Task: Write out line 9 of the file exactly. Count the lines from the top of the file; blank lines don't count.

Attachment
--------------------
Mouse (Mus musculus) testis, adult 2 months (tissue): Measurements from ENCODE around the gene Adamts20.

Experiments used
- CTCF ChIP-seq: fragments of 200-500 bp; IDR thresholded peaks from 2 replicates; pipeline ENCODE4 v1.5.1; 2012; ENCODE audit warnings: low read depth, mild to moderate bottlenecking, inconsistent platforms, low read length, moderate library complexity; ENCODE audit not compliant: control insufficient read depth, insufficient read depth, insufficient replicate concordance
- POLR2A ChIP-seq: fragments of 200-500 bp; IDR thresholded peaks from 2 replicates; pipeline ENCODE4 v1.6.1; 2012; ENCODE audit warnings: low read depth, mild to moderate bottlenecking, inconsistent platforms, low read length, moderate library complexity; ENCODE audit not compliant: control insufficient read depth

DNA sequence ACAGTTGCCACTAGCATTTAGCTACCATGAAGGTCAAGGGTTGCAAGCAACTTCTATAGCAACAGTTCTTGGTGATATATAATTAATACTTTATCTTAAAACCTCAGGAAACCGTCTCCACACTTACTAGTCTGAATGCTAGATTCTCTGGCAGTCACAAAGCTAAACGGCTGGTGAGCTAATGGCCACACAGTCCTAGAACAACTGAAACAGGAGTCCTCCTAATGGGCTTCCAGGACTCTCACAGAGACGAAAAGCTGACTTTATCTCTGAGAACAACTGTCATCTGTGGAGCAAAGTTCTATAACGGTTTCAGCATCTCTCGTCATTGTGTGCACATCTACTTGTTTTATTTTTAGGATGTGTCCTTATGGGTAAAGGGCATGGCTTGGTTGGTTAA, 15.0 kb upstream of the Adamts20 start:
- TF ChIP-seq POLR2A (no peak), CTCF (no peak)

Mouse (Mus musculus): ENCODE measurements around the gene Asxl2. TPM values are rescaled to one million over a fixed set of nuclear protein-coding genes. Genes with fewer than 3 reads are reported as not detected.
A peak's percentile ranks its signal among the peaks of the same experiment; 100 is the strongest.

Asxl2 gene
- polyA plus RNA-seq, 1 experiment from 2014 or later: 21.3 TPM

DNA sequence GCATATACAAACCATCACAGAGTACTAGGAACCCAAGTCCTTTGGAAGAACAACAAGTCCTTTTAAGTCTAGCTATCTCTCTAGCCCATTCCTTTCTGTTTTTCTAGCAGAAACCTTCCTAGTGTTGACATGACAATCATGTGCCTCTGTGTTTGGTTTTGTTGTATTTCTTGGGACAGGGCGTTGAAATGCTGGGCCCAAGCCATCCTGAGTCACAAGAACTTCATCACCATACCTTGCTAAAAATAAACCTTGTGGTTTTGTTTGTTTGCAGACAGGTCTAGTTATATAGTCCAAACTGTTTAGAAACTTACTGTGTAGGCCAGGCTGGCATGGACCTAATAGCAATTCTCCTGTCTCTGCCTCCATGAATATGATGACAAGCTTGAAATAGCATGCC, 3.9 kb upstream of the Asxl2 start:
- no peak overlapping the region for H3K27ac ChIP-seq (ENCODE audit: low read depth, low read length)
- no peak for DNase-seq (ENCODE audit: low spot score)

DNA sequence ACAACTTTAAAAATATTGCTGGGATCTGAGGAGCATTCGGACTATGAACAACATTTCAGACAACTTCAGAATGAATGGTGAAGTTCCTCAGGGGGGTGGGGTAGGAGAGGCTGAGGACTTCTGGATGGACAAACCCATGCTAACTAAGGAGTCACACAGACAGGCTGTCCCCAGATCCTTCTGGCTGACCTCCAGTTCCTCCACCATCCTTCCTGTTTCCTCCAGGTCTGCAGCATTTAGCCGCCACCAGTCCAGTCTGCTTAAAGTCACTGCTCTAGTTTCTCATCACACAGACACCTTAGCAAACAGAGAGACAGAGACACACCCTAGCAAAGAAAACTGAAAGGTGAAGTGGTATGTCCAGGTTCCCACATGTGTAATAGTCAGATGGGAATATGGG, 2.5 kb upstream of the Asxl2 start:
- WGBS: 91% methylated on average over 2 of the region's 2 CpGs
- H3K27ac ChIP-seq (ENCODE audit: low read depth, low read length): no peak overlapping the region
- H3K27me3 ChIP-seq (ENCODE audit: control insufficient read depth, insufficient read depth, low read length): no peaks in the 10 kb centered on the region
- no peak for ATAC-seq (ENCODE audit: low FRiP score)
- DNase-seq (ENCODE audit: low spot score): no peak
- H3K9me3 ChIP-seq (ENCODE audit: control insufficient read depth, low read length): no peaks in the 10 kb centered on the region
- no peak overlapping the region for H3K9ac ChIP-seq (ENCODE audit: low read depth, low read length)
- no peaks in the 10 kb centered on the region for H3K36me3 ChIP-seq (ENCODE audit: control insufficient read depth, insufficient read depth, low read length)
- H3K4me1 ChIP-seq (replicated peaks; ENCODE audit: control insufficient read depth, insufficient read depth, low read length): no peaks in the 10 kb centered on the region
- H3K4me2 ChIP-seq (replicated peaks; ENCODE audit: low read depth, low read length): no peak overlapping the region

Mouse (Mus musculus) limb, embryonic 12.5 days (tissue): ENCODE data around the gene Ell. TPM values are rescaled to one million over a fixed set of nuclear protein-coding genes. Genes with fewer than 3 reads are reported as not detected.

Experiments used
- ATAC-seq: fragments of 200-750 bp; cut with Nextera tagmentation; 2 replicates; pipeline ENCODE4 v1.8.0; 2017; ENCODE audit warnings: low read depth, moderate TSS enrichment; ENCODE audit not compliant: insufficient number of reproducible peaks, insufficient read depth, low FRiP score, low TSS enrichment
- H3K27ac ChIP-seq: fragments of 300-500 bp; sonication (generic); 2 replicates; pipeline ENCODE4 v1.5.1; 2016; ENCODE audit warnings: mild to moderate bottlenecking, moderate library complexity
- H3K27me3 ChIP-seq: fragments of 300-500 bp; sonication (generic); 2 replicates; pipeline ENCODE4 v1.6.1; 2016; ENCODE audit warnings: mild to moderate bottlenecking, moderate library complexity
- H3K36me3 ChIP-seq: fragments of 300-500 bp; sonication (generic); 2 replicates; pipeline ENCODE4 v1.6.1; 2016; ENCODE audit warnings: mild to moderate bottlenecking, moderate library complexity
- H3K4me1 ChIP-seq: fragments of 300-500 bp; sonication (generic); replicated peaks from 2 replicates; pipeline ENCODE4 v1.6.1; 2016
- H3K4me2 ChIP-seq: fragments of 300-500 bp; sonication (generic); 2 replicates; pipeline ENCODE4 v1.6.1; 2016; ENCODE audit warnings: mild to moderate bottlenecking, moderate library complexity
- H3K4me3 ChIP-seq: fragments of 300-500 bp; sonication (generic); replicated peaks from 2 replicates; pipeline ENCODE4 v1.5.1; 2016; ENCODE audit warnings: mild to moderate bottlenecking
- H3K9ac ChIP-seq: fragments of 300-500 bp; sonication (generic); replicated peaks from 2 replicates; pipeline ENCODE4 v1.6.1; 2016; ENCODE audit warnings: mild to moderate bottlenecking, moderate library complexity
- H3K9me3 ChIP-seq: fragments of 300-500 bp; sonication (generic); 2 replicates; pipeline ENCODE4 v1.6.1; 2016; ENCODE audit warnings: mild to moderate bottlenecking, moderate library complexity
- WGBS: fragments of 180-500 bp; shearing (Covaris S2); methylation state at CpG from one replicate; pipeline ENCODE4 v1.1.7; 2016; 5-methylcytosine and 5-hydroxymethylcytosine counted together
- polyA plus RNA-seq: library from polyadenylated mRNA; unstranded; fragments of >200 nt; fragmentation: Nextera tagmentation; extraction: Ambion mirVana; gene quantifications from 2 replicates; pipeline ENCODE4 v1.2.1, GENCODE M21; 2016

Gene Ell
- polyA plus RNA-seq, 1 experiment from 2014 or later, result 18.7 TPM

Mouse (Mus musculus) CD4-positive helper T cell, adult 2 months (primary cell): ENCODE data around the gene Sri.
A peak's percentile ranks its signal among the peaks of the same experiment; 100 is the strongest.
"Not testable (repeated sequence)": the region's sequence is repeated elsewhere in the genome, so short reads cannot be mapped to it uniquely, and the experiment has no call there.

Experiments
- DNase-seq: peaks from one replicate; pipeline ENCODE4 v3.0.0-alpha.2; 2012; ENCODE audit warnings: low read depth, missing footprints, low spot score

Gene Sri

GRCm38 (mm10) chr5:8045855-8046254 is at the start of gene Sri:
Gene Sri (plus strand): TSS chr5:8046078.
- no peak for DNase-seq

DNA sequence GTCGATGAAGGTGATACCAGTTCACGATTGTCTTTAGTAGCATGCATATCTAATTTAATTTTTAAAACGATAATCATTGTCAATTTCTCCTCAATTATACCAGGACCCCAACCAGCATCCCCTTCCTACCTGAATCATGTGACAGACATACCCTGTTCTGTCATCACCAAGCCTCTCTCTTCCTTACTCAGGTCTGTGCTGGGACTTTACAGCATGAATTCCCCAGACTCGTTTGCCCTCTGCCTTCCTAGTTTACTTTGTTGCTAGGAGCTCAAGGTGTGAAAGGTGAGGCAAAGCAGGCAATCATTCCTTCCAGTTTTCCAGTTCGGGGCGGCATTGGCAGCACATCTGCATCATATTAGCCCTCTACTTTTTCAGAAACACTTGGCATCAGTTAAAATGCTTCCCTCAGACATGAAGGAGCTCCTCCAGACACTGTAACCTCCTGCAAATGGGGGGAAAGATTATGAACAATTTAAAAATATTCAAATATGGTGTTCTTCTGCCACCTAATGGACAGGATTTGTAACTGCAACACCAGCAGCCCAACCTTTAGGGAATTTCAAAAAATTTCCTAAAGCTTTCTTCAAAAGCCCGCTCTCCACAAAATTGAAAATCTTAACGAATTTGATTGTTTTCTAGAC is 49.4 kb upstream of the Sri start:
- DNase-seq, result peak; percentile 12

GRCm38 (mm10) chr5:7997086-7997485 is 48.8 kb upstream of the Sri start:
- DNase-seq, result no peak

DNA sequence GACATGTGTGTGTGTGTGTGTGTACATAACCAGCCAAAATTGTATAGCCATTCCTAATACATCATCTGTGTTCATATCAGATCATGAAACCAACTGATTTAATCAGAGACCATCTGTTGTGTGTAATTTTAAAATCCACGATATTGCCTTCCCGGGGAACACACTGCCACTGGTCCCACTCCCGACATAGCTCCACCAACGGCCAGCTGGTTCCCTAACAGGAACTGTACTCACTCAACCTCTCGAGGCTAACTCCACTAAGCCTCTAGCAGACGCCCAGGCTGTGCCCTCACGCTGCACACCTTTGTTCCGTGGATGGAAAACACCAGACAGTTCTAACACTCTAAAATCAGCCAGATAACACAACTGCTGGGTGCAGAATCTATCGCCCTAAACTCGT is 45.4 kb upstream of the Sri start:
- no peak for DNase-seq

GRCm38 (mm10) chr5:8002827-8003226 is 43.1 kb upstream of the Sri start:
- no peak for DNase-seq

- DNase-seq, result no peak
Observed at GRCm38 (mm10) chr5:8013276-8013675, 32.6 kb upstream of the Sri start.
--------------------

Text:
Asxl2 gene